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Oct. job growth sees 43% year-on-year fall

By Ann Yu--The Council of Labor Affairs, citing a survey of over 3,000 local companies, yesterday forecast an increase in hiring of 36,300 workers by the end of October, a 43.09-percent drop from 2012. Last year's survey predicted a 63,800-worker increase.

Of those surveyed, 22.4 percent predicted a rise in their number of employees, 65.61 percent forecast no change and 5.82 percent foresaw a decrease. Experts have chalked up the drop in hiring as a result of the global economic slump and shrinking domestic export rates. Moreover, faltering consumer rates and price hikes have also dampened entrepreneurs' desire to invest, resulting in weaker hiring.

Despite the decreasing need for workers, the council pointed out some positives, such as that industries' supply of job opportunities was still growing. According to the survey, the companies most in need of employees were in the industrial manufacturing and service sectors, with predicted hiring targets of 16,000 and 20,300 workers, respectively. Other than an over-saturation of the workforce in the telecommunications and art industries, the financial, retail, transportation management sectors all appeared ready to add new employees.

Over 63 percent of those asked stated their need for new workers was due to rising market demands and expanding businesses, while 30.38 said it was due to the departure of previous employees.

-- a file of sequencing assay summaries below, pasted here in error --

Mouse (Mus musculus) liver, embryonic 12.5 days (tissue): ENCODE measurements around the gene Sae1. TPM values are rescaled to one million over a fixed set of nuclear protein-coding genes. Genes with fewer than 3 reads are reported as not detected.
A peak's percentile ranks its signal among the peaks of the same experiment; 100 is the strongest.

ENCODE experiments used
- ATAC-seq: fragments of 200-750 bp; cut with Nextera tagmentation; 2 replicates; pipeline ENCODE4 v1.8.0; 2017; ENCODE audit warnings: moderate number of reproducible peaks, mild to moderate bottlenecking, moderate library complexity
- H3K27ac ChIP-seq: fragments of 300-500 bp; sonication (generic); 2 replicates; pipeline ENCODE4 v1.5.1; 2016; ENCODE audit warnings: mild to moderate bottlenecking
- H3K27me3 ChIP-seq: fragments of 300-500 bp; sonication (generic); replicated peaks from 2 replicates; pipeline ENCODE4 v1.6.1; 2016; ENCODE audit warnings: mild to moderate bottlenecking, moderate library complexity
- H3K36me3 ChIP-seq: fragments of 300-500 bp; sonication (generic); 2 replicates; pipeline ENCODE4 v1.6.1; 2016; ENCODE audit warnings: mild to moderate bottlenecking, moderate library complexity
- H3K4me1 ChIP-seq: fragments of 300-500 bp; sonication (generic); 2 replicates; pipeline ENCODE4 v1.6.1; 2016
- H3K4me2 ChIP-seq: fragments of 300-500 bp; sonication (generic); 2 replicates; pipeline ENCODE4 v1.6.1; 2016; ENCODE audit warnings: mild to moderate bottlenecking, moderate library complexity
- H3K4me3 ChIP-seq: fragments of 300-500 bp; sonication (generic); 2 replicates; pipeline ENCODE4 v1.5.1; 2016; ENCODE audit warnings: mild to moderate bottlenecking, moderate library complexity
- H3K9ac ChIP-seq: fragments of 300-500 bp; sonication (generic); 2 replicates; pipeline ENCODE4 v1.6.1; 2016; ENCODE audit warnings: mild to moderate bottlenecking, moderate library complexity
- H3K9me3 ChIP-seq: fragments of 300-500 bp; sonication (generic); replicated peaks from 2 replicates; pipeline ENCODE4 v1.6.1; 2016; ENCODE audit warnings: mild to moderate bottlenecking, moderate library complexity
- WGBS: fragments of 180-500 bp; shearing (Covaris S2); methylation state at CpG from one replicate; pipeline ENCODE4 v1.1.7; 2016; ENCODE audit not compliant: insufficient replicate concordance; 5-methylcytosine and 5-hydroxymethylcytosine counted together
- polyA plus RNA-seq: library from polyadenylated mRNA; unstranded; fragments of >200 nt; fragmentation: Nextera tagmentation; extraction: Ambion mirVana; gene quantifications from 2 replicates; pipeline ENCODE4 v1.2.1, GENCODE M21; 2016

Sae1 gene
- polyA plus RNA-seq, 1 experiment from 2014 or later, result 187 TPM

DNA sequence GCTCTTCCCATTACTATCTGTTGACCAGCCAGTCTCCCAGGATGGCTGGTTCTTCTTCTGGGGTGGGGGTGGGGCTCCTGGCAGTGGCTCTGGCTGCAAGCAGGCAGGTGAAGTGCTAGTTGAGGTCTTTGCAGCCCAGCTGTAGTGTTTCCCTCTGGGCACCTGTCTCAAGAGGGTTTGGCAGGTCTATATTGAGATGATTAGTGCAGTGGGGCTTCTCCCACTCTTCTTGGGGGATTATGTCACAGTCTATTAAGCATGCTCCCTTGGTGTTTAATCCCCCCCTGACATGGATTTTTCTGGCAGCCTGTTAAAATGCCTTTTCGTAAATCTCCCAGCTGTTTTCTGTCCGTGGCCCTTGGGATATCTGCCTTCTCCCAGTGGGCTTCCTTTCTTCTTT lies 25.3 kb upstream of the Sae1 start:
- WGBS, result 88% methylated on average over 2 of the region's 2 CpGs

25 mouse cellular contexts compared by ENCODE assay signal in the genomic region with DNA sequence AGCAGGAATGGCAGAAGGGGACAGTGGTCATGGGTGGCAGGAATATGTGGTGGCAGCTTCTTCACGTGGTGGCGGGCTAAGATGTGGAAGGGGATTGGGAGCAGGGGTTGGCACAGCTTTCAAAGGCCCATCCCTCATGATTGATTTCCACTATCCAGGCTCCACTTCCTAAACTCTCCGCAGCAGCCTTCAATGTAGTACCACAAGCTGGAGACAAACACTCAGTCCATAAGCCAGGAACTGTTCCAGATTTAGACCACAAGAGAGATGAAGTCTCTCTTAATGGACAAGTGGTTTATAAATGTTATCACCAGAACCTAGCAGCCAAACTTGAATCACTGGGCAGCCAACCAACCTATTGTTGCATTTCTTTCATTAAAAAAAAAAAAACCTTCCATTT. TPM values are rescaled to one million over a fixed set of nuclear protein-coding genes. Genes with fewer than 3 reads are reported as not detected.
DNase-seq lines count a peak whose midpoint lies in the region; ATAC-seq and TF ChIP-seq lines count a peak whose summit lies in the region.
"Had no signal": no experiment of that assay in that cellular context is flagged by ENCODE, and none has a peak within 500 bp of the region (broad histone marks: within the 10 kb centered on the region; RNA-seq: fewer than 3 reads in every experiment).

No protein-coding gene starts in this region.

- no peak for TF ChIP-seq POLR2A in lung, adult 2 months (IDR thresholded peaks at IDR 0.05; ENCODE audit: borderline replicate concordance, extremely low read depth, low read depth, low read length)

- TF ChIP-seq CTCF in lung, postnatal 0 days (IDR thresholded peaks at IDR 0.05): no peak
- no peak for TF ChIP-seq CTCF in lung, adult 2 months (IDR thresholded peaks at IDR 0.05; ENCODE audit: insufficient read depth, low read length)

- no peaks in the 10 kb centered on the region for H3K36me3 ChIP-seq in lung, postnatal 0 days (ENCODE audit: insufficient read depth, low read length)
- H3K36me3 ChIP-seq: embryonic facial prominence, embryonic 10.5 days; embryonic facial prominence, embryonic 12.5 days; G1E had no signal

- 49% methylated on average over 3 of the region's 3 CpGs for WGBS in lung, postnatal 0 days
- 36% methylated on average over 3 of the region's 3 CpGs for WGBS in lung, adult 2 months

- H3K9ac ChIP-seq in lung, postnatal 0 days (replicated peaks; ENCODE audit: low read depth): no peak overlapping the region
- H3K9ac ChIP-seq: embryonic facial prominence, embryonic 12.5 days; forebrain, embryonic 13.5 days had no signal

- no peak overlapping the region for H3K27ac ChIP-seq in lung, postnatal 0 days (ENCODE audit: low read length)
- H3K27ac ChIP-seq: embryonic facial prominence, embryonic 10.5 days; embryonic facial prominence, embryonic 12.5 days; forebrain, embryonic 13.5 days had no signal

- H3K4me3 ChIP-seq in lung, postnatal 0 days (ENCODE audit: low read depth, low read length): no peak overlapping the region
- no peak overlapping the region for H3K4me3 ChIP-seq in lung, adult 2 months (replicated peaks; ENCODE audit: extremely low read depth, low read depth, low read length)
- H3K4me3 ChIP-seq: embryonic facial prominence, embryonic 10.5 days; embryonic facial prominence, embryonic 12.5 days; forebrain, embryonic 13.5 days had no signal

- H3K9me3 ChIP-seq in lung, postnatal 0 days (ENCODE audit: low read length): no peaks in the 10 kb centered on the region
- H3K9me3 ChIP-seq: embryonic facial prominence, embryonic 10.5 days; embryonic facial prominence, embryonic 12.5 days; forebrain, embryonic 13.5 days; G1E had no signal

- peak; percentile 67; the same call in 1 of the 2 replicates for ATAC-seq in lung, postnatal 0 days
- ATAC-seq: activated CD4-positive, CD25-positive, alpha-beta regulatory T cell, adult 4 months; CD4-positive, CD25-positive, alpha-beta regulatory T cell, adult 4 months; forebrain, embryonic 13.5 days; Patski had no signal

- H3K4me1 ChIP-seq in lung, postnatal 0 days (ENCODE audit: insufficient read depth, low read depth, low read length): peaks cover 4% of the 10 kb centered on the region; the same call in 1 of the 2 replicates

Slightly more than 12 percent of firms in the financial sector and 14.9 percent in the warehouse and storage industry said they were obliged to hire new graduates according to a “hire the new” project.

Skilled Labor Shortage

Although statistics showed that workforce needs were diminishing, the 1111 Job Bank reported that 77 percent of companies have felt a severe loss of talent. Companies generally felt the difficulties in keeping high-level profession talent, while there also was a shortage in skilled labor.

According to 1111 Job Bank spokesperson Charlene Chang (張旭嵐), the number of high-level professionals in Taiwan greatly exceeds demands, resulting in talent loss to foreign countries offering higher salaries. Ironically, fewer people are willing to take a skilled labor job, causing a shortage in the markets.

With professionals leaving the country, and insufficient skilled workers,

Kuan Chung-ming (管中閔), a member of the Executive Yuan Political Affairs Office, warned this would turn Taiwan into a third-rate nation within five years.

Chang stated that because of Taiwan's social values, most technical schools are evolving into universities or colleges, creating more people aiming for white-collar jobs while fewer are willing to take working-class jobs. This has resulted in education for tech students being insufficient to meet the actual requirements of work environments, causing an additional waste of training resources for the employer, she said.

Chang urged government officials to take on the issue seriously, initiating changes in the education system, labor policies and retaining talent.

Chang Yeung-chang (張永昌), founder of Formosa Chang, a restaurant famous for its braised pork rice, shared his experience in keeping talent within his company.

“Keeping your talents is equal to maintaining your competitive edge,” he said. The employer is responsible for training the right employees and meeting their needs, whether in salaries or benefits. “It's a waste for an employer to train a staff member for three years, only to see them leave. We have the responsibility to keep them,” he noted.

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